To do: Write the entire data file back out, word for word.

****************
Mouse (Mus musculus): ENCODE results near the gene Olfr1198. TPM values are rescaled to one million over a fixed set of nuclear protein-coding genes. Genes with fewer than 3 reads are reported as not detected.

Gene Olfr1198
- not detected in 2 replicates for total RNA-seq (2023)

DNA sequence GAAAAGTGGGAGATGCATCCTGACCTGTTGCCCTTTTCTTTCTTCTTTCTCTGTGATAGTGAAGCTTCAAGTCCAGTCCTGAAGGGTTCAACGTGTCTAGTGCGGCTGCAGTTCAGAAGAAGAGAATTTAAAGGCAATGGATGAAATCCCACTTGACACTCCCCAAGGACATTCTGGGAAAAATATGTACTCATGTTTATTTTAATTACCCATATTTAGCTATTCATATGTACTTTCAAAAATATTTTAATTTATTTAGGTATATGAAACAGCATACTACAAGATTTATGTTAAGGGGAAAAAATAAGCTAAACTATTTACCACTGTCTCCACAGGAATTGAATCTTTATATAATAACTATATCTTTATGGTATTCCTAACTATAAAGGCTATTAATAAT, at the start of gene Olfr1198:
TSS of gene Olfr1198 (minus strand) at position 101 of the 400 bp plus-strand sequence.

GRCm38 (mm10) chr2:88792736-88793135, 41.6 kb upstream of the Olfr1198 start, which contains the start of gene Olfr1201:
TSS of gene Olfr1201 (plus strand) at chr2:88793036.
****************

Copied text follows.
Mouse (Mus musculus): ENCODE results near the gene Olfr1198. TPM values are rescaled to one million over a fixed set of nuclear protein-coding genes. Genes with fewer than 3 reads are reported as not detected.

Gene Olfr1198
- not detected in 2 replicates for total RNA-seq (2023)

DNA sequence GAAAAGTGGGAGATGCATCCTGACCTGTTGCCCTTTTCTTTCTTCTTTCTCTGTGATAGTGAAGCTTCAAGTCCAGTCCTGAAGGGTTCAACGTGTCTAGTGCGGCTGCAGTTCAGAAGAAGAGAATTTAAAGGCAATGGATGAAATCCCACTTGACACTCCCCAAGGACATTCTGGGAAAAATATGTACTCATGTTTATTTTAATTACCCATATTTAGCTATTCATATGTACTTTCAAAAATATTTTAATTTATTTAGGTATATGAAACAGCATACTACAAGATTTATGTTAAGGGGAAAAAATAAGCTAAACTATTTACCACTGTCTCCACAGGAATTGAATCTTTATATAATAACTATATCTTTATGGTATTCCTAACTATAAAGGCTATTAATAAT, at the start of gene Olfr1198:
TSS of gene Olfr1198 (minus strand) at position 101 of the 400 bp plus-strand sequence.

GRCm38 (mm10) chr2:88792736-88793135, 41.6 kb upstream of the Olfr1198 start, which contains the start of gene Olfr1201:
TSS of gene Olfr1201 (plus strand) at chr2:88793036.